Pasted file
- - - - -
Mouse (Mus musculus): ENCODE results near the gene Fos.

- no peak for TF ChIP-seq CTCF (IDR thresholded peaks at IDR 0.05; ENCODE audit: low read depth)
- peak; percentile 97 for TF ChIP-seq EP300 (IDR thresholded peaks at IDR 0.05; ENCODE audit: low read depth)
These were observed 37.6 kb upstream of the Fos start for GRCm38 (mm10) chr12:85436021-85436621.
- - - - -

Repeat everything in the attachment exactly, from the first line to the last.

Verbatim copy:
Mouse (Mus musculus): ENCODE results near the gene Fos.

- no peak for TF ChIP-seq CTCF (IDR thresholded peaks at IDR 0.05; ENCODE audit: low read depth)
- peak; percentile 97 for TF ChIP-seq EP300 (IDR thresholded peaks at IDR 0.05; ENCODE audit: low read depth)
These were observed 37.6 kb upstream of the Fos start for GRCm38 (mm10) chr12:85436021-85436621.